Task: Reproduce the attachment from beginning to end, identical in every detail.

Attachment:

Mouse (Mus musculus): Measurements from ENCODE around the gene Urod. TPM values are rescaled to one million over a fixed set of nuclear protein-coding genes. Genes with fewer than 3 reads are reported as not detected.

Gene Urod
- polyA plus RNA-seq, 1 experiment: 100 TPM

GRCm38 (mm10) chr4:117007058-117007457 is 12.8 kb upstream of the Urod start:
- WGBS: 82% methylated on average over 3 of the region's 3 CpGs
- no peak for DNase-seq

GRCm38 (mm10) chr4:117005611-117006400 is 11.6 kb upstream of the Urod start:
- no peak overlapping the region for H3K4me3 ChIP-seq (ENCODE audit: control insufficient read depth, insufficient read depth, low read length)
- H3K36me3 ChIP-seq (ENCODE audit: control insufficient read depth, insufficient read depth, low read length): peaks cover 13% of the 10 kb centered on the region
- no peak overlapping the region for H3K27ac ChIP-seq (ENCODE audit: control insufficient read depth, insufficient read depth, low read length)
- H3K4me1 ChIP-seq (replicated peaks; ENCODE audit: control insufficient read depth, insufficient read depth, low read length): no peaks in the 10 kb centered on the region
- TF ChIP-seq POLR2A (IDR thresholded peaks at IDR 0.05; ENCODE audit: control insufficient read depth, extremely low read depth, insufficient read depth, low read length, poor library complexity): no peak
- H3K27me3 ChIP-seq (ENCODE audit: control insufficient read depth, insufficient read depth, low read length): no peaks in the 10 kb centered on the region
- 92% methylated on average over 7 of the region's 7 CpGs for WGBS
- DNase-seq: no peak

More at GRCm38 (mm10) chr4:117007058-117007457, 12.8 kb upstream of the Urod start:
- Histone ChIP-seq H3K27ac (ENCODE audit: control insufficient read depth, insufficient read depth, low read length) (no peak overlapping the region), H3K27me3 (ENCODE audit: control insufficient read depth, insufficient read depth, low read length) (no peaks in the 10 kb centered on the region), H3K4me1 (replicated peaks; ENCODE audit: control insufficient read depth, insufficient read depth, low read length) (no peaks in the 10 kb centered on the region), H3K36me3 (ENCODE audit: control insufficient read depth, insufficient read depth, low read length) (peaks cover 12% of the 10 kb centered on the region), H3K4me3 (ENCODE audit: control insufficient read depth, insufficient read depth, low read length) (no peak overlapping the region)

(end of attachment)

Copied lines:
Mouse (Mus musculus): Measurements from ENCODE around the gene Urod. TPM values are rescaled to one million over a fixed set of nuclear protein-coding genes. Genes with fewer than 3 reads are reported as not detected.

Gene Urod
- polyA plus RNA-seq, 1 experiment: 100 TPM

GRCm38 (mm10) chr4:117007058-117007457 is 12.8 kb upstream of the Urod start:
- WGBS: 82% methylated on average over 3 of the region's 3 CpGs
- no peak for DNase-seq

GRCm38 (mm10) chr4:117005611-117006400 is 11.6 kb upstream of the Urod start:
- no peak overlapping the region for H3K4me3 ChIP-seq (ENCODE audit: control insufficient read depth, insufficient read depth, low read length)
- H3K36me3 ChIP-seq (ENCODE audit: control insufficient read depth, insufficient read depth, low read length): peaks cover 13% of the 10 kb centered on the region
- no peak overlapping the region for H3K27ac ChIP-seq (ENCODE audit: control insufficient read depth, insufficient read depth, low read length)
- H3K4me1 ChIP-seq (replicated peaks; ENCODE audit: control insufficient read depth, insufficient read depth, low read length): no peaks in the 10 kb centered on the region
- TF ChIP-seq POLR2A (IDR thresholded peaks at IDR 0.05; ENCODE audit: control insufficient read depth, extremely low read depth, insufficient read depth, low read length, poor library complexity): no peak
- H3K27me3 ChIP-seq (ENCODE audit: control insufficient read depth, insufficient read depth, low read length): no peaks in the 10 kb centered on the region
- 92% methylated on average over 7 of the region's 7 CpGs for WGBS
- DNase-seq: no peak

More at GRCm38 (mm10) chr4:117007058-117007457, 12.8 kb upstream of the Urod start:
- Histone ChIP-seq H3K27ac (ENCODE audit: control insufficient read depth, insufficient read depth, low read length) (no peak overlapping the region), H3K27me3 (ENCODE audit: control insufficient read depth, insufficient read depth, low read length) (no peaks in the 10 kb centered on the region), H3K4me1 (replicated peaks; ENCODE audit: control insufficient read depth, insufficient read depth, low read length) (no peaks in the 10 kb centered on the region), H3K36me3 (ENCODE audit: control insufficient read depth, insufficient read depth, low read length) (peaks cover 12% of the 10 kb centered on the region), H3K4me3 (ENCODE audit: control insufficient read depth, insufficient read depth, low read length) (no peak overlapping the region)